As a primary caregiver, know that you are not alone. Other caregivers share similar thoughts and feelings. Talk with someone if your feelings get in the way of daily life. Maybe you have a family member, friend, doctor, counselor, or spiritual leader to talk to. It’s common to feel stressed and overwhelmed. Like your loved one, you may feel angry, sad, or worried. Try to share your feelings with others whom can help you or truly have concern for you. Due to the high importance of the caregiver burden regarding the care giving process, it is necessary to develop interventions to reduce the burden. It is my belief that successful interventions should be available to as many caregivers as possible, as soon as possible.
Unburdening interventions for caregivers should consider four central aspects:
- Informational and Professional support
- Personal and Family support
- Effective communication
- Public and Financial support
There are different supporting services, e.g. caregiver counselling, professional training, self-help groups, ambulant nursing services or technical help like intelligent light to preserve the autonomy of the person in need of care. Other than your doctor or your counselor, other resources for caregivers include:
- National Cancer Institute, Website: cancer.gov En español: www. cancer.gov/espanol
- American Cancer Society Cancer, cancer.org
- Family Caregiver Alliance Support for families and friends who are caregivers, caregiver.org
- Caregiver Action Network Information, education, and support for caregivers, caregiveraction.org
- AARP Caregiving Resources, aarp.org/caregiving
Another effective relief is the support given to caregivers by family members, friends and acquaintances. They provide emotional and instrumental support and are an important source to access supporting services. Asking for help from your family, friends, and acquaintances, also employs the needed techniques for effective communication. Being able to communicate constructively is one of a caregiver’s most important tools. When you communicate in ways that are clear, assertive and constructive, you will be heard and get the help and support you need.
When people have asked if they can be of help to you, how often have you replied, “Thank you, but I’m fine.” Many caregivers don’t know how to marshal the goodwill of others and are reluctant to ask for help. You may not wish to “burden” others or admit that you can’t handle everything yourself. Let go of that stigma or train of thought, and be prepared with a mental list of ways that others could help you. For example, someone could take the person you care for on a 15-minute walk a couple of times a week. Your neighbor could pick up a few things for you at the grocery store. A relative could fill out some insurance papers or pick up prescriptions each month. When you break down the jobs into very simple tasks, it is easier for people to help. And oftentimes, they do want to help. It is up to you to tell them how.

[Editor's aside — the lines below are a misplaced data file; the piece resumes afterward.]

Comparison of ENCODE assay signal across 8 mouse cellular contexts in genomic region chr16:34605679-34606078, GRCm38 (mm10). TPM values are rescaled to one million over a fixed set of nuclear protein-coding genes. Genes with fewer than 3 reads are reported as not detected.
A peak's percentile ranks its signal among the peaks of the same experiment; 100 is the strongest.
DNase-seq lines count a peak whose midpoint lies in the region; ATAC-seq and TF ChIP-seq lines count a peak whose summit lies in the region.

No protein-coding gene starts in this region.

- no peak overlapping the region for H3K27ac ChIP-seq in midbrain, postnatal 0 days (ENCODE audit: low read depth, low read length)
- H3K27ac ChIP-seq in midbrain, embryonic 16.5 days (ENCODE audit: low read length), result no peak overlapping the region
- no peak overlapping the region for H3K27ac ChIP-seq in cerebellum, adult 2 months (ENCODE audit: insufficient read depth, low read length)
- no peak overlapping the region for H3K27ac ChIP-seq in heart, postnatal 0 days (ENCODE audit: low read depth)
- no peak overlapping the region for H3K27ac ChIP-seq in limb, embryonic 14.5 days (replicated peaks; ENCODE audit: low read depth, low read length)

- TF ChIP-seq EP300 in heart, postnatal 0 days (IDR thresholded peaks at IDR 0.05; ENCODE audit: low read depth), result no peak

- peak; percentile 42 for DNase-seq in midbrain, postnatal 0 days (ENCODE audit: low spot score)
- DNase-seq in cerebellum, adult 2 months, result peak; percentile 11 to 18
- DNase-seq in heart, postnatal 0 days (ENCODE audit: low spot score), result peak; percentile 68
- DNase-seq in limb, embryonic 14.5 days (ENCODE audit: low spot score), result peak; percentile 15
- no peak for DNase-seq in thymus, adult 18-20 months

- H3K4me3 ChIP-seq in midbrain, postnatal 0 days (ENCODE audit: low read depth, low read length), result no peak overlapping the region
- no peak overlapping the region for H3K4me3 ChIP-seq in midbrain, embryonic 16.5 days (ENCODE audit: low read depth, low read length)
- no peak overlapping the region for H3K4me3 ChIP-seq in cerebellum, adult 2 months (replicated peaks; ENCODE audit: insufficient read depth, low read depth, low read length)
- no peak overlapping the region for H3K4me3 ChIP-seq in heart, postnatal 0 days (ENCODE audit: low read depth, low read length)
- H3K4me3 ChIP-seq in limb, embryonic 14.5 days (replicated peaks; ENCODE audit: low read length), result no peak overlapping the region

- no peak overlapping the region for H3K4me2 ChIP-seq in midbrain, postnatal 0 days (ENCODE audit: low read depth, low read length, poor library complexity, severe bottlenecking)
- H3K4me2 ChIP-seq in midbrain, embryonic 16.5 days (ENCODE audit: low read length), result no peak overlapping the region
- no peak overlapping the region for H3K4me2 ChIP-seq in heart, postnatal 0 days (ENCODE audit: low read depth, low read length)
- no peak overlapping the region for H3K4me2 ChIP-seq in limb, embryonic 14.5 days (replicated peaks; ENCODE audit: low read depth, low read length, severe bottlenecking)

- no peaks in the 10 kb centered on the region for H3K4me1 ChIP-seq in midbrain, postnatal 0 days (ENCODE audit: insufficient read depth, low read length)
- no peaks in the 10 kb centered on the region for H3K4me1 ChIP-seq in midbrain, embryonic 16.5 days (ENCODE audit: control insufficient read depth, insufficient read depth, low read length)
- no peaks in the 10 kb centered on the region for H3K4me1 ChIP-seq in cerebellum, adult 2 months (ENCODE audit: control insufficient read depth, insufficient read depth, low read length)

Additionally, don’t be afraid to ask for help. Don’t wait until you are overwhelmed and exhausted or your health fails. Reaching out for help when you need it is a sign of personal strength. Remember, if you get help for yourself:
■ You may stay healthier and have more energy.
■ You may have more time to spend with your spouse or significant other.
■ Your loved one may feel less guilty about your help.
■ Other helpers may feel valued by getting involved.
■ Other helpers may offer time and skills that you don’t have.
But don’t get discouraged if your requests fall on deaf ears. Know that some people may say, “No.” Some people may not be able to help. There could be one or more reasons such as:
■ They may be coping with their own problems.
■ They may not have time right now.
■ They may not know how to help.
■ They may honestly not want to help.
■ They may feel uneasy around people who are sick.
Just prepare yourself as best to you can to realize that everyone is not ready or equipped to deal with the responsibilities you may incur as a primary resource for a loved one. As a caregiver, try to remember to:
■ Strike a balance each day.
■ Focus on your needs, too.
■ Care for yourself while caring for your loved one.
■ Make time for rest, relaxation, and those important to you.
Life-changing events often give people the chance to grow. They may help people see what’s most important to them. Many say that caring for someone changes them forever. They used their strengths to support their loved one. And they learned more about themselves along the way.
Next week we’ll discuss other topics that I hope may help you. Just remember, it is not selfish to focus on your own needs and desires when you are a caregiver—it’s an important part of the job. After all, if you do not take care of yourself, then how will you be able to take care of others? Until next week, take care!